In a world riven by tragedy – war, death, natural disasters – a snafu during the Oscar telecast this week amounts to small peanuts. But, nonetheless, they are peanuts.
The broadcast is typically viewed by a billion people worldwide and Oscar recipients can always be guaranteed that the lead sentence in their obituary will mention the award. So when a major slip up occurs it is a noteworthy event.
As everyone by now knows, Faye Dunaway and Warren Beatty were handed the wrong envelope for the best picture award: consequently the “La La Land” company assumed the stage, only to be turned away when it was announced that there had been an error — “Moonlight” actually won the Oscar.
To date, only confusing explanations have been offered. Warren Beatty has now asked the Academy to provide a cogent explanation, which is what should happen. Bad news only gets worse when it is covered up.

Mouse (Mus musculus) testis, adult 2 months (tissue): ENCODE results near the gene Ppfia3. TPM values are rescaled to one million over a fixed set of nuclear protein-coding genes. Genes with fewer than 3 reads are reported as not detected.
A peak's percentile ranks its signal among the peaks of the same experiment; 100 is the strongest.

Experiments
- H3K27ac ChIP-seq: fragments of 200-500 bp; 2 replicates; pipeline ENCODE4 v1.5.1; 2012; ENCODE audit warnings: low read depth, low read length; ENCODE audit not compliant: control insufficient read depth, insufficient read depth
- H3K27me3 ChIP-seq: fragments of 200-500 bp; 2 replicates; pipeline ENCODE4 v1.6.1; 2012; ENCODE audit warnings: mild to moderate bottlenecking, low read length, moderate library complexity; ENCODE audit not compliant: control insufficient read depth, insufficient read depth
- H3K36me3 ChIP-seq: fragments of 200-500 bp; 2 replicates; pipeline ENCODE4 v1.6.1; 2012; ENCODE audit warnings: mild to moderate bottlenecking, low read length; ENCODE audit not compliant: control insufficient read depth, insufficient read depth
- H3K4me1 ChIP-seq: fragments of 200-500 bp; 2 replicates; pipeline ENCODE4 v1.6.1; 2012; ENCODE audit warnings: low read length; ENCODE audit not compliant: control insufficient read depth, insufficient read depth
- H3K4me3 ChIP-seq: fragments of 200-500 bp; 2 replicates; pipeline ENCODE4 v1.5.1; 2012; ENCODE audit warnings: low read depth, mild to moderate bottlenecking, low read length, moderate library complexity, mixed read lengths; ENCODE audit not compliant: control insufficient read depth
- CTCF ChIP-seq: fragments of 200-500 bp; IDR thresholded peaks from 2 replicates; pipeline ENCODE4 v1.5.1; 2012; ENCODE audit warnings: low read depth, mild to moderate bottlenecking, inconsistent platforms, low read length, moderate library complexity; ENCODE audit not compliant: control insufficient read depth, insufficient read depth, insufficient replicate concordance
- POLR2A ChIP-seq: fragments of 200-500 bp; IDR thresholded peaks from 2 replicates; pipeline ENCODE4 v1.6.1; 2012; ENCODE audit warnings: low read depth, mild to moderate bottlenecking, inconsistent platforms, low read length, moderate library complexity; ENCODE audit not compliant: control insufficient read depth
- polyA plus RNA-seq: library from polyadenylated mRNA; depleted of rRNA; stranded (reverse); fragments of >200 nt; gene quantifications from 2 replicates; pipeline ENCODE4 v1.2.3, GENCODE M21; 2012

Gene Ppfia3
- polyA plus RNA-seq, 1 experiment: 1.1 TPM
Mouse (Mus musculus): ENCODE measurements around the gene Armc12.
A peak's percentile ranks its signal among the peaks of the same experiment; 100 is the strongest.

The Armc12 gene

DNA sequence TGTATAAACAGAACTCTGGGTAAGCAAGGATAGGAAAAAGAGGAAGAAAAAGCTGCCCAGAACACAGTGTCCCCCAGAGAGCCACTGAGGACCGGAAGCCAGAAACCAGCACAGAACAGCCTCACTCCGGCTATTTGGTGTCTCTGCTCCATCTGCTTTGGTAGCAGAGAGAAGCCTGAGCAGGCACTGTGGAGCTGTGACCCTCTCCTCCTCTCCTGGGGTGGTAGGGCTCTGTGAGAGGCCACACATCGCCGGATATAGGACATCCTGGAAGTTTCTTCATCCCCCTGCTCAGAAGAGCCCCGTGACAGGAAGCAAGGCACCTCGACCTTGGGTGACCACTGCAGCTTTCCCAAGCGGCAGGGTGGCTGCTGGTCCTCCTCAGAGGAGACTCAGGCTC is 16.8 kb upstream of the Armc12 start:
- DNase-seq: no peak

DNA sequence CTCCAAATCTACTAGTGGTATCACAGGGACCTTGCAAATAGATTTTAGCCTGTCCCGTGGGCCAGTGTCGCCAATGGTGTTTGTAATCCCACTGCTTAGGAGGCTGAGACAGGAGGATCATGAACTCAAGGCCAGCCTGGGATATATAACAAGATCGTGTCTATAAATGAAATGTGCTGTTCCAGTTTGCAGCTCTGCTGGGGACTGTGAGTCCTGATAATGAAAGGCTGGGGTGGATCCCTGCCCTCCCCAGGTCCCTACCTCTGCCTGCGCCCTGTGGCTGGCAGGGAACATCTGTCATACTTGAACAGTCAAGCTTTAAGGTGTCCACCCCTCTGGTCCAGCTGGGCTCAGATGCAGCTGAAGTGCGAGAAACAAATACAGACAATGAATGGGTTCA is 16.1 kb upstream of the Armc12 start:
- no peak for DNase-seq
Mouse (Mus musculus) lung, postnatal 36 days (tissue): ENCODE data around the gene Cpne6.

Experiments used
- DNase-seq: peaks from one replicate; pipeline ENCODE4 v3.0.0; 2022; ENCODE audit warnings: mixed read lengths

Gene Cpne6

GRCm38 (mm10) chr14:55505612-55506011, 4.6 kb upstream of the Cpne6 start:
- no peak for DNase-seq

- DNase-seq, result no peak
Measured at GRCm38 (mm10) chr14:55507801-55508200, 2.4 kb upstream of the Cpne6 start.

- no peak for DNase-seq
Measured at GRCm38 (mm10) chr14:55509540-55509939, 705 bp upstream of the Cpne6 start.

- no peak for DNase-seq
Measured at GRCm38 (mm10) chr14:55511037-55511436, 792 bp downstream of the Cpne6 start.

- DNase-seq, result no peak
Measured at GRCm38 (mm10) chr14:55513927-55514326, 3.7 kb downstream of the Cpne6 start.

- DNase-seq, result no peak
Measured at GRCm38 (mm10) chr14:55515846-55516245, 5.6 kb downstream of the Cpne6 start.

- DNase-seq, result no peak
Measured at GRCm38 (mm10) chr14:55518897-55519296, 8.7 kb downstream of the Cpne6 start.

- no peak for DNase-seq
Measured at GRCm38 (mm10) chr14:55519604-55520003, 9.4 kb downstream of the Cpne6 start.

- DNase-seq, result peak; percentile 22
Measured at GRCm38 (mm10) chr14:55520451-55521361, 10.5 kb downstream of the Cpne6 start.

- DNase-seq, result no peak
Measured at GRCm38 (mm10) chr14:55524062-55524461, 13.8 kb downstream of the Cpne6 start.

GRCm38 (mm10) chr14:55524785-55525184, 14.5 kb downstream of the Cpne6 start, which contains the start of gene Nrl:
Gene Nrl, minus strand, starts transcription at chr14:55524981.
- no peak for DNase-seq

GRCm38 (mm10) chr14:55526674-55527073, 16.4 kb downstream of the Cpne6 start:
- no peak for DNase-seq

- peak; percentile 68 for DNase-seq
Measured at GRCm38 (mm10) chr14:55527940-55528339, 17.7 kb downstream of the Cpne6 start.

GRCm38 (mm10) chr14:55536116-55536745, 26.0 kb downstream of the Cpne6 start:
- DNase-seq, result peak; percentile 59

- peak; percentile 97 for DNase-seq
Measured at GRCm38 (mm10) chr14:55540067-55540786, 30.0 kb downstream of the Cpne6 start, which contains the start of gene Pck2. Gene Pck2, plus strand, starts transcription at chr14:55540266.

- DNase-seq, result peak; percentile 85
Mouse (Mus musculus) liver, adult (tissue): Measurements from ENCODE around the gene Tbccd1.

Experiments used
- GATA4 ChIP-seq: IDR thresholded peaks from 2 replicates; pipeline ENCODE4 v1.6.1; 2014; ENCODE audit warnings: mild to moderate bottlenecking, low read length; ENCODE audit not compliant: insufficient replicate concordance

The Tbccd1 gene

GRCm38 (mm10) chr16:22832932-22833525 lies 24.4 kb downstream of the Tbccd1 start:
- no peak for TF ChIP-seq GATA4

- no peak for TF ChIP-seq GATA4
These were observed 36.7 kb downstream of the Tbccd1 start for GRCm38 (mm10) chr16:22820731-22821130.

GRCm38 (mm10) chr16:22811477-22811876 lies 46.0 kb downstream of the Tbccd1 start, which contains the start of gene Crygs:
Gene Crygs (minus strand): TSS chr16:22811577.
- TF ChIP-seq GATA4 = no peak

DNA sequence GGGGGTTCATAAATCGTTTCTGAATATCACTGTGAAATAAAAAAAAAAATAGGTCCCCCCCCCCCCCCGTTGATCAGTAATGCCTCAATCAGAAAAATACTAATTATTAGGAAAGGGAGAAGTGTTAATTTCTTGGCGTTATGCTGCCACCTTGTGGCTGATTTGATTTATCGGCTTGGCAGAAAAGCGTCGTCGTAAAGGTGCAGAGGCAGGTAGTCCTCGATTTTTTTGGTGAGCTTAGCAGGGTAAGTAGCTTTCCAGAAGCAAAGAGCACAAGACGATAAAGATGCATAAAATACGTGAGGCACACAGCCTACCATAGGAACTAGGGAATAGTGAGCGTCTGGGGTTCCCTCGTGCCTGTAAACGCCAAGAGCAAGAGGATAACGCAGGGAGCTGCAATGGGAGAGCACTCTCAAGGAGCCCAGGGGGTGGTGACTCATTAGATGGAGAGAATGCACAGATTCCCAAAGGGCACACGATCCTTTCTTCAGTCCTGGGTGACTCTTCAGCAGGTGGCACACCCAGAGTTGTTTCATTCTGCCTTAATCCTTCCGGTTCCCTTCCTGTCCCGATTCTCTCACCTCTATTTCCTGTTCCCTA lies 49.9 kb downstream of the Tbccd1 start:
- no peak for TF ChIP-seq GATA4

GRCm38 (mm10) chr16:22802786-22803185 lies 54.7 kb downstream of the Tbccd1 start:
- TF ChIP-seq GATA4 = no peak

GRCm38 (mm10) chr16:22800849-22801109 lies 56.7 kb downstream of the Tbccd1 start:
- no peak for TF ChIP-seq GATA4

PwC, the firm responsible for counting the votes, has fallen on its sword, but in an unconvincing manner. Rumor has it that the PwC employee was on social media (something he was strictly forbidden to do) just prior to handing Beatty the envelope. But this begs the question of why the employee would be in possession of a previously used winner’s envelope. It is also rumored that Beatty has kept both envelopes and will return them to the Academy once confusion has cleared.
Also, the entire PwC procedure, as it has been explained, seems both anachronistic and designed to fail. Apparently, there are two PwC employees with briefcases which contain the winner’s envelopes. They arrive at the theater separately (almost clandestinely) and stand on opposite sides of the stage. Why all the subterfuge? These are academy award winners, not state secrets.
It is time for the Academy to put an end to the envelopegate.